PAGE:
City Swipe

Bruna Gerling, Carolina Meirelles, Gony Amir, Paula von Houwald

This app is about gathering the citizens personal opinion related to emotional connection in specific places in Neuperlach. Here the participants have to activate the app and their smartphones GPS to be notified every time when they pass by predefined spots in the city. They then are asked to swipe the picture left or right according to a category which is shown to them on the picture. After that the participant is given the opportunity to leave a free comment about the place. With that simple quantitative Data is collected which can easily be evaluated via a GIS and with that give planners hints about problematic or very positive spaces within a city. They than can research how these spots can be improved or how the city could profit from their positivity.

Cubic Visions

Carla Sauvant, Chenxuan Ren, Ruilin Dong

Using RFID tags this project aimed to creating a solution for the design-workshop participating common people via model building. Therefore, easy to use physical cubes are used to digitally configure a hub, alter it and fit it into a given environment. This is done by using RFID tagged cubes which are activated by contact with a counterpart on a special table or another cube. A RFID Reader can then detect the specific cube, its location and neighbouring cubes. With that information a digital perspective is build up. Also, there is a crafting system with different cubes changing their functions and appearances when placed in a special location relative to another cube. This way a workshop with participants about the design and configuration of the hubs could be streamlined.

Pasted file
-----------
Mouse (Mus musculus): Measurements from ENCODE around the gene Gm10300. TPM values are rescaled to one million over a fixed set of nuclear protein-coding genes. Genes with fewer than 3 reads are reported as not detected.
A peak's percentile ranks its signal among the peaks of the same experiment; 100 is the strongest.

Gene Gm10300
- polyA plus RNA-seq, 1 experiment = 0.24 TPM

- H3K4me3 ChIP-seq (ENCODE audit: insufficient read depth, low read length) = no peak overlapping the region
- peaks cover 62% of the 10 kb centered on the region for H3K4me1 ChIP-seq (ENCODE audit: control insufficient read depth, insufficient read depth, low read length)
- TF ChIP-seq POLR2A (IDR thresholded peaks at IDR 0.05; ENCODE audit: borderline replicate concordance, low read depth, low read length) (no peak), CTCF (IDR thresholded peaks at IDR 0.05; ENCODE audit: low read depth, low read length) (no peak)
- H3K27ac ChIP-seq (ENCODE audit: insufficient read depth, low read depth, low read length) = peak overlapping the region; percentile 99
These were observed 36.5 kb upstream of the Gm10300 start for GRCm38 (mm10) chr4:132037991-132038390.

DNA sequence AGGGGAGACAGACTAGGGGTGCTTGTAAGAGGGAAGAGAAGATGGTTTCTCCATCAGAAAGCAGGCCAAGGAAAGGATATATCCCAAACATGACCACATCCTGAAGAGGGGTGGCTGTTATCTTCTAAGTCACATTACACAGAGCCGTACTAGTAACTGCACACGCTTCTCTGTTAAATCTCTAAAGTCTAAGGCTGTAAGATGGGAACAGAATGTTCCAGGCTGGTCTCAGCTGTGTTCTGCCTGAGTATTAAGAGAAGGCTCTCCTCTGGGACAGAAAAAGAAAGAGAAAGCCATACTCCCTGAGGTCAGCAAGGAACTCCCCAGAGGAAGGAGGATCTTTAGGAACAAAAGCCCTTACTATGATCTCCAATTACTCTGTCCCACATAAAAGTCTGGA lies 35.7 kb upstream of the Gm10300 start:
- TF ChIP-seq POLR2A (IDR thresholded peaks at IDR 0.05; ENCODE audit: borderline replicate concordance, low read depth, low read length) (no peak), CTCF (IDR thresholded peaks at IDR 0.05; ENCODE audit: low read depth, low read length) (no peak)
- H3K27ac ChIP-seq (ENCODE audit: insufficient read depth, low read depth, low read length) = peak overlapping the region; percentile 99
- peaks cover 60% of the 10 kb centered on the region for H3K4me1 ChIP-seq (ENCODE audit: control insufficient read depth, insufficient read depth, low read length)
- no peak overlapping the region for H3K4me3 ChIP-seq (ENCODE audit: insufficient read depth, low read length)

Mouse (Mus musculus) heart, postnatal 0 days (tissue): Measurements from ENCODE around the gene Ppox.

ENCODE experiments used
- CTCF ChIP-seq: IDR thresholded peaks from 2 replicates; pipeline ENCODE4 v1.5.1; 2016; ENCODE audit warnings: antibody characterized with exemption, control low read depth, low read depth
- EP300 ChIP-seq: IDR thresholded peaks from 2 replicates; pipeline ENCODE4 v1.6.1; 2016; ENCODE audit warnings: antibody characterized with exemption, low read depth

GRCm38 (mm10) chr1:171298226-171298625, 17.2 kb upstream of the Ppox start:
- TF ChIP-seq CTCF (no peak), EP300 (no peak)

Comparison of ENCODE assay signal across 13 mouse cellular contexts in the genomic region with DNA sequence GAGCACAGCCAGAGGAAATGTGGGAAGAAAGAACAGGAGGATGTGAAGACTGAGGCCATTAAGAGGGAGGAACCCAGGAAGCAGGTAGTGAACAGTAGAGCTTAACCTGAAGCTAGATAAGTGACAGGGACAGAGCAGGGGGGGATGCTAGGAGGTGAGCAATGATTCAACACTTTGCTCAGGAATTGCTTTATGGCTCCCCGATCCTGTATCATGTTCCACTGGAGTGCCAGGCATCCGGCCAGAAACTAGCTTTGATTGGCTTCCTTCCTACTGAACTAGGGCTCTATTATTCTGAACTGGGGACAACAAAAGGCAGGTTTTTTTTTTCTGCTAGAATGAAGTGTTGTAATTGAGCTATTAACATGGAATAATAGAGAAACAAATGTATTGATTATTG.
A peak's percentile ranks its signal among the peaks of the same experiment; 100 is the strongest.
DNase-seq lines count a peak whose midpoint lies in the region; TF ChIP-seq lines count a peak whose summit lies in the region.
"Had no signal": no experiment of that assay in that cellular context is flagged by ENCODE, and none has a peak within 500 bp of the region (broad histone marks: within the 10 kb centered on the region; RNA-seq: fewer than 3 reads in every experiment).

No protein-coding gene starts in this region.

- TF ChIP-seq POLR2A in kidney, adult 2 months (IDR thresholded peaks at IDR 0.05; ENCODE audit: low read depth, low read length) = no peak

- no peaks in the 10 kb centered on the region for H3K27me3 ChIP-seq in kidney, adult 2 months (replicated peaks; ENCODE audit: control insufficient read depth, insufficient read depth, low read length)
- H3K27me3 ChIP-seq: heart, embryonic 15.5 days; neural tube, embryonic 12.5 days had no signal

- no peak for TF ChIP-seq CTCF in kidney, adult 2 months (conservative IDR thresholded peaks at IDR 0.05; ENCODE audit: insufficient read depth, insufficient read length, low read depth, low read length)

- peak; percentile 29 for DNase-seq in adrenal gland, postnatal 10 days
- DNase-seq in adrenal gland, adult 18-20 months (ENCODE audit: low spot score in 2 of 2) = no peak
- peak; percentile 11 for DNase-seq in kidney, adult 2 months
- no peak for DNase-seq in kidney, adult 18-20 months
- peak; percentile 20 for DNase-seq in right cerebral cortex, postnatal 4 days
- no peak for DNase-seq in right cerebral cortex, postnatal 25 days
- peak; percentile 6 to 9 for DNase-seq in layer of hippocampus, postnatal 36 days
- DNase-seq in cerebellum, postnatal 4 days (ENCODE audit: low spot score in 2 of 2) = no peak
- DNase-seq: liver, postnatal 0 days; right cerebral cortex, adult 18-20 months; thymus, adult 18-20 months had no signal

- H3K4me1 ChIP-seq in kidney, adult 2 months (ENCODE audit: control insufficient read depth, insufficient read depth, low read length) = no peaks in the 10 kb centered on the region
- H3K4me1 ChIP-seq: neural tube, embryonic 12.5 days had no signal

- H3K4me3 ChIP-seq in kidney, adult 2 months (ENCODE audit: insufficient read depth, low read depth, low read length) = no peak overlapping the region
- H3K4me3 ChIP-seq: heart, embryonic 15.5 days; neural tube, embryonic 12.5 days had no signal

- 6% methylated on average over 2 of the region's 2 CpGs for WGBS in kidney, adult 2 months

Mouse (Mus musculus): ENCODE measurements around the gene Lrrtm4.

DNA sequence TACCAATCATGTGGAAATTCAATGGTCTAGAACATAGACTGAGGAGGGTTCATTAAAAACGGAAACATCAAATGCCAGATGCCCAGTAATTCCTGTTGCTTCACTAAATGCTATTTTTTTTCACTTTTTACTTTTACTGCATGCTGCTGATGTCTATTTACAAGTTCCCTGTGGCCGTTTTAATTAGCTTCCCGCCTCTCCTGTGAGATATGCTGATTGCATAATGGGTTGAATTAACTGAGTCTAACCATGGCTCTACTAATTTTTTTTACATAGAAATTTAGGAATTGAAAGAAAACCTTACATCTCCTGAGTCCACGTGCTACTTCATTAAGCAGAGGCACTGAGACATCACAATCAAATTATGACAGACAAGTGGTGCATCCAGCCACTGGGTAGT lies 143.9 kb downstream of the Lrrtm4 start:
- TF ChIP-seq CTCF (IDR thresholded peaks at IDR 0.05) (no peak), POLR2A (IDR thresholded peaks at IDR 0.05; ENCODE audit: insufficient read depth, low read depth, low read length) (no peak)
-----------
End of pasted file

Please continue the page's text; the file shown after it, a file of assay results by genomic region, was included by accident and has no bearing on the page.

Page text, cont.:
Mark your Fututre

Lisa Ableitner, Alissa Schulteß, Anna Zieziula

This app is running on a media column placed at a future projects site. It has a touch screen and a webcam facing the actual site. Now the participants can place large cube – optical markers – to configure their own hub right at location. The App transforms the optical markers into real life Hub-modules right away. So, Participants have a direct feedback of their creations. This can help raising awareness and approval of the project in a neighbourhood. Also, this way data is collected which can be used to configure the real Hub for this location.


Mariam Suwwan, Taiane de Melo Nepomuceno, Chenyuan Wang

This app aims to encouraje graffiti as a form to express your opinions at a place. Graffiwhere is a form to paint graffiti online in augmented reality instead of in reality. Which offers some advantages over the real thing including not being illegal and also being more permanent, since no one will remove it. In this way participants can express their feelings about different places and also propose changes they seem fit to it. For planners this can be interesting to qualitatively explore a certain area. 


Justine Morin, Wen-Shan Cui, Buket Göksen

In this project, users are tasked with participating in predefined challenges within the app, such as the Elderly People Challenge, Kids Safety Challenge, and Night Safety Challenge. During these challenges, users can gain energy by passing through benches, streetlights, traffic lights, or bridges, or by identifying areas where additional infrastructure is needed. The goal is to make citizens gain a different perspective on the neighborhood. Addiotionally, the data collected can be valuable for city planners during the urban planning process.


Daniel Gaar, Tuan Pham

Here, the students created a digital model of Neuperlach in which participants can place different props according to their mobility needs. The props then generate different emissions like smell or noise. The app simulates and visualizes this and gives the participant a visual feedback. The app then encourages participants to rethink their proposals or even start in a rethinking process by telling them to visit the actual space at a certain time. The authors of the app wanted to create a planning tool in which participants are directly confronted with the consequences of their decisions and with that ensure an informed design process.